Despite any initial hype and buzzword overexposure, there can be little question at this point that cloud computing is steadily revolutionizing how IT builds and delivers services. According to recent statistics, more than 60% of businesses are using cloud IT solutions in some form. Both cost-savings and business agility are reflected in the statistic that more than 80% of organizations that adopted cloud solutions saw a decrease in IT cost along with an improvement in IT services. Spending on cloud computing is predicted to exceed $180 billion USD in 2015.
No doubt you’ve heard of some of the challenges of cloud computing adoption at this point as well: shadow IT, cloud data security breaches, solution immaturity and orchestration nightmares from some cloud providers.
In spite of these difficulties, the above statistics, it’s a pretty safe wager that cloud computing is here to stay.
So where does IPv6 fit in?
First, we can briefly discuss what IPv6 brings to clouds, whether public, private, or hybrid. At a bare minimum, the following:
· Virtually unlimited addressing
· Autoaddressing via SLAAC/DHCPv6
· Possible improvements in L2 to L3 mapping (ND vs. ARP)
The secondary benefit of these components include:
· Virtually unlimited scale
· Elimination of workaround NATs/VRFs/overlays
· Streamlining of address management
These benefits suggest reductions in OPEX that may allow cloud providers to realize additional cost savings and more rapid evolution and enhancement of service offerings. Over time, IPv6 will become a critical component in facilitating the rapid horizontal scaling of public cloud services, leading to eventual legacy protocol status for IPv4 and higher OPEX costs for providers and higher prices for legacy protocol consumers.
Meanwhile, organizations that are focused on IPv6 adoption are recognizing additional themes that will likely impact their subsequent requirements and consumption of cloud services:
· Large cloud providers are running into scaling constraints imposed by IPv4
· They also have customers demanding IPv6-enabled Virtual Private Cloud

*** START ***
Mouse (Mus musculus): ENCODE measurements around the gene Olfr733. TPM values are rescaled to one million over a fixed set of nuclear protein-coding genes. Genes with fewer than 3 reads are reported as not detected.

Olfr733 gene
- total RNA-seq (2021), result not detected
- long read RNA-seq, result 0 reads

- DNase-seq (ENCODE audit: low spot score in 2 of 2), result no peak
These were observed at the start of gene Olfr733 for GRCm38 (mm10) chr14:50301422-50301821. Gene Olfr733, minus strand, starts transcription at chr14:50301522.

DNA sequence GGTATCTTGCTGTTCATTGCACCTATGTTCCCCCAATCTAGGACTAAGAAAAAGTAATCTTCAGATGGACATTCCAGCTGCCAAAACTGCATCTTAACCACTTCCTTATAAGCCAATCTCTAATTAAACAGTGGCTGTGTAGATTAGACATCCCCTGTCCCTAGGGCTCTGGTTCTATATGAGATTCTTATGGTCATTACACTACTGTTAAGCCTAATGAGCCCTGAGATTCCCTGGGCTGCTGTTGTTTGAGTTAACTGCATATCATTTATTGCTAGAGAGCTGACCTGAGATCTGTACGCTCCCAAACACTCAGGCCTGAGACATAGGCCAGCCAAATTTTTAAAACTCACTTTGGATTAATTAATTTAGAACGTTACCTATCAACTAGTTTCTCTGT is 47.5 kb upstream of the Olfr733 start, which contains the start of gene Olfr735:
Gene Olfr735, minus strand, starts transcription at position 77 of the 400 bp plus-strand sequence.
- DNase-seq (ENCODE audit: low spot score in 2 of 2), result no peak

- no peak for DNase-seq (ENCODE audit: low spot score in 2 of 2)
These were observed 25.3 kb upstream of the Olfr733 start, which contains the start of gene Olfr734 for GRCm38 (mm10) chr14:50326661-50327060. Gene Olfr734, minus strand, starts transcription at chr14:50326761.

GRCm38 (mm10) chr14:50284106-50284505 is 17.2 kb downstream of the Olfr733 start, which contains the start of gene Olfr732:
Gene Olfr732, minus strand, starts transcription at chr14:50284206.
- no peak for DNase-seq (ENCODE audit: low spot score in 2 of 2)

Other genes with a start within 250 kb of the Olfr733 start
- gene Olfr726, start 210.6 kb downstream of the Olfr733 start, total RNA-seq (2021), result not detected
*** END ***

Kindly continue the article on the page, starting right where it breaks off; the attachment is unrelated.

· Many organizations are aligning their cloud and IPv6 initiatives
· New cloud providers are more likely to see IPv6 as a differentiator in the marketplace
· New cloud providers are more willing to architect using IPv6
· New private/hybrid cloud deployments can have IPv6 compliance requirements
· More than 50% of mobile traffic is over IPv6 and the most of the apps are SaaS-based
· IoT requires IPv6 and will rely on many IPv6 operational practices evolving for cloud
What about current support for IPv6 among well-known public cloud providers as well as vendors of cloud technology?
Public cloud support, like so much else in the realm of IPv6, is a mixed bag. Figure 1 shows a recent survey of familiar public cloud providers and their stated support for IPv6. Note that this is a survey of IPv6 support the provider claims it offers. How that translates into actual service delivery or performance is not something I have the data to discuss so caveat emptor.
Figure 1: Public cloud platforms, IPv6 support
Among the 9 most popular (arguably) public cloud providers, one-third of them claim support for IPv6. Of the services that don’t support IPv6, AWS and Azure are likely facing the most scrutiny for lack of IPv6 support, given the high profile of the companies providing them (Amazon and Microsoft, respectively).
In an informal survey of private cloud platforms, 3 of the 4 listed claim IPv6 support (Figure 2). OpenStack currently enjoys the highest profile among these and support for critical IPv6 features appears to improve with each release.
Figure 2: Private cloud platforms, IPv6 support (*full support of IPv6 claimed but serious deployment issues reported; **core support; some features unsupported; limited deployment base)
This document details support for IPv6 in Kilo, the most recent OpenStack release — though, as it points out, some potential IPv6 solutions remain out-of-scope for now:
· Single stack IPv6 tenant networking
· OpenStack control communication between servers and services over an IPv6 network.
· Connection to the OpenStack APIs via an IPv6 transport network
· IPv6 multicast
· IPv6 support in conjunction with any out of tree routers, switches, services or agents whether in physical or virtual form factors
Limited support for IPv6 in private cloud components as well as missing support for well-established public cloud platforms indicate that IPv6 in the cloud is clearly a work in progress. But hopefully, this article has outlined for you some of the critical reasons why enterprises are developing their IPv6 initiatives in parallel with their cloud initiatives (and are seeing the two as inextricably linked to the evolution of IT services).
Are you deploying IPv6 and/or cloud services? Please leave a comment and let us know what challenges you’re facing.